Which would be fine if there were an advance on subject matter or ideologies. But L’Enfant is fairly obvious stuff – from the outset you can pretty much predict the emotional journey you’re about to go on, and the ending that the story will reach. And when have we ever been able to say that about one of their movies? Not that it’s a bad thing, necessarily – part of the pleasure of certain types of story is that, to a large extent, we do know where we’re going, we know what pleasures we can expect. L’Enfant contains pleasures – Bruno’s latest street theft, for example, becomes a riveting chase sequence, which offers another glimmer (after Le Fils) that the Dardennes’ cinema is a sort of action cinema, one concerned with moral as well as physical suspense. And the change that comes over Bruno, as a result of his actions going too far, is beautifully imperceptible and perceptible at the same time. But where the ending is, I think, intended to deliver a transcendental realisation, a spiritual awakening, we are, instead, left feeling a bit ‘Yeah yeah’ about it – rather than the feeling of ‘Yes!’ which had ended the previous movies.

There’s something a bit familiar about aspects of the casting and setting, too. Jeremie Renier, who plays Bruno, was Igor, the lad in La Promesse – now, ten years later, he is playing the lead again. (And in the scenes where he drives on the motorbike, he looks eerily like Igor grown up, a definite, intriguing link from the earlier movie to this one.) He’s very good here – but in the interim he has become an accomplished and sophisticated young actor, in films like Les Amants criminals (Criminal Lovers), Le Pornographe (The Pornographer) and Le Pacte des Loups (Brotherhood of the Wolf). And so, while technically he’s good as Bruno, one can’t help feeling that he’s a bit too accomplished – that he’s giving a good performance, rather than ‘being’ Bruno. Newcomer Deborah Francois, too, is very good but perhaps a bit too poised for her role. Thus, when we are seeing Bruno and Sonia’s ‘childish’ behaviour – their play-fighting in the car, throwing their lunch at each other in the park, or throwing stones at each other by the river – these moments feel a bit workshopped, a bit too illustrative of the theme, and the title, rather than growing organically out of the material. Furthermore, with the inclusion of Fabrizio Rongione (from Rosetta) as a thug, and Olivier Gourmet in a brief appearance as a cop, the cast starts to resemble something like a Dardenne brothers ‘stock company’. Which, again, would be fine, only it helps to explain the slight feeling of repetitiveness.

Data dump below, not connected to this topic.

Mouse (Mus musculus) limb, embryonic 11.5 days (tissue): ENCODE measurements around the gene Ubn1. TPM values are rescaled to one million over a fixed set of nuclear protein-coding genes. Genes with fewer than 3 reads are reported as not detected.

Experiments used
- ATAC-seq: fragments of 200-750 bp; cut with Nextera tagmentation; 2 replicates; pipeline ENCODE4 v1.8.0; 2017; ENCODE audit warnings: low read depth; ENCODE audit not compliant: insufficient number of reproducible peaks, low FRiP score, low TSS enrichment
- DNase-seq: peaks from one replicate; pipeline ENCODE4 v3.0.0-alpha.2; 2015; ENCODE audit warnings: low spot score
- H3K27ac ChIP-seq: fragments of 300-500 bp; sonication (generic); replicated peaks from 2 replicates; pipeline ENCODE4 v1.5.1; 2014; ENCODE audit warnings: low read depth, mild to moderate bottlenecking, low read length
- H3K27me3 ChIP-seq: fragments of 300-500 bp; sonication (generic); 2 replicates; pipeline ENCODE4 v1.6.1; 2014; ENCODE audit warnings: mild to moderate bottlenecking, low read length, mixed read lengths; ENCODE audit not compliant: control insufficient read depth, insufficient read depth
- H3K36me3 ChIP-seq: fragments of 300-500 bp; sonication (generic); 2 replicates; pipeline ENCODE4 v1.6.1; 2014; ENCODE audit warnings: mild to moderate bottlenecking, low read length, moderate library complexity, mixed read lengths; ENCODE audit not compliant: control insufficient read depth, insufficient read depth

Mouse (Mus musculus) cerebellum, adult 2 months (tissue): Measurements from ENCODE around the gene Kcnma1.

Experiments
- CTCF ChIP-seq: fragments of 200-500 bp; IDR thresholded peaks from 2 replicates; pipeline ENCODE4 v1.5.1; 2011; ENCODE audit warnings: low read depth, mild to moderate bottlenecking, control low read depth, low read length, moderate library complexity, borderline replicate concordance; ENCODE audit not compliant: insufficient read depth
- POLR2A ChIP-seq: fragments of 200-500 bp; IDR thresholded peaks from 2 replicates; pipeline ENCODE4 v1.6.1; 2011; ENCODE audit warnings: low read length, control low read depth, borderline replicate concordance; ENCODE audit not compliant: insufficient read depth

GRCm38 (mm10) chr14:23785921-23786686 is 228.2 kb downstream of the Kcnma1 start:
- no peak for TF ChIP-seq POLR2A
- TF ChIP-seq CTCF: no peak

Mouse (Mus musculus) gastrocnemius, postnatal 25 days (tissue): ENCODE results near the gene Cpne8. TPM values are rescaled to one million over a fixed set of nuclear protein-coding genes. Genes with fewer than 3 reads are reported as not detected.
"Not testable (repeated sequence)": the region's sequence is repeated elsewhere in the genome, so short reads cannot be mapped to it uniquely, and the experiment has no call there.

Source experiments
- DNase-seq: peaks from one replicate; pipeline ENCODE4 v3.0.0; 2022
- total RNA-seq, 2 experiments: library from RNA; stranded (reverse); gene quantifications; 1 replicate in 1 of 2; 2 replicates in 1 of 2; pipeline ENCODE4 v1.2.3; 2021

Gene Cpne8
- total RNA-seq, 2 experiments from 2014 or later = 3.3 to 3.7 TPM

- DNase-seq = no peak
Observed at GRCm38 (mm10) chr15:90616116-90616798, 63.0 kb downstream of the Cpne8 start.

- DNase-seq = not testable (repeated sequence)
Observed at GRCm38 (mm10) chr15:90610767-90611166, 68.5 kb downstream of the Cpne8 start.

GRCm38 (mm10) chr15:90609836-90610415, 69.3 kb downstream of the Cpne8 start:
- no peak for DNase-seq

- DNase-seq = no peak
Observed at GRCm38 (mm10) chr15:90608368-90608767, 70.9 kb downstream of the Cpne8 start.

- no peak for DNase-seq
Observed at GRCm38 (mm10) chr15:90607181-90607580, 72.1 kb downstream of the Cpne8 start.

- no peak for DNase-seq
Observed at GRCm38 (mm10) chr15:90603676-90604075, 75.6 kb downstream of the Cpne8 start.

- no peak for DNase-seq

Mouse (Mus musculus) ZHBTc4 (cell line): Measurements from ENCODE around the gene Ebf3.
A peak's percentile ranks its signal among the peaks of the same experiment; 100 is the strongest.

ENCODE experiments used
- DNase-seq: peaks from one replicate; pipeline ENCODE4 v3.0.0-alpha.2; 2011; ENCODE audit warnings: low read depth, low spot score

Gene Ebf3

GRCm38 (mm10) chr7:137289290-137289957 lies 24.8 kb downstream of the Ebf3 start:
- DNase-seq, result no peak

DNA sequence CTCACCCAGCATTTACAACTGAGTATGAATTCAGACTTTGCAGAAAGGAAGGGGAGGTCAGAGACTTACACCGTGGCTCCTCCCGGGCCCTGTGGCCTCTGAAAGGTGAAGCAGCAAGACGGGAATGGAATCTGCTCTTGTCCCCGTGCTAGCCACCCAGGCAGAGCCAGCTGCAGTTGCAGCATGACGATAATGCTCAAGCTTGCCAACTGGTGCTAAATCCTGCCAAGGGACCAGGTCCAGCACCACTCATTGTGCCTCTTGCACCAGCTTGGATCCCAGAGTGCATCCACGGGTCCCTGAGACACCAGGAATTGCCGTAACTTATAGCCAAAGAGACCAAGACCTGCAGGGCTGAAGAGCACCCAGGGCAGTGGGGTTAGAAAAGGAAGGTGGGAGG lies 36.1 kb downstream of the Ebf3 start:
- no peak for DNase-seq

And I even might have detected a couple of instances of self-consciousness in the movie – another first. It would be quite remarkable if the brothers had managed to avoid this altogether. After all, in the past year they have won their second Palme d’Or (an achievement shared by only four other directors), they have been decorated by the King of Belgium, and they have received ever more praise from the critics (complete with a season, last month, at the NFT). It’s great that they have remained committed to the working-class life in Seraing. But the moment where Bruno crawls into his cardboard box for the night and puts the lid on it and it looks like a coffin, and the ending, with its allusion to Bresson’s Pickpocket, seem straining a bit for effect, where previously everything felt as though it was stemming from real life. One might almost say that L’Enfant comes close to being a parody of a Dardenne brothers film – except that I’m not sure anyone else could ‘do’ the Dardennes as well as they can do it themselves.

L’Enfant is not great, then – but it is compelling and superbly made. If it had come before the other films, we would be saying ‘masterpiece’ again.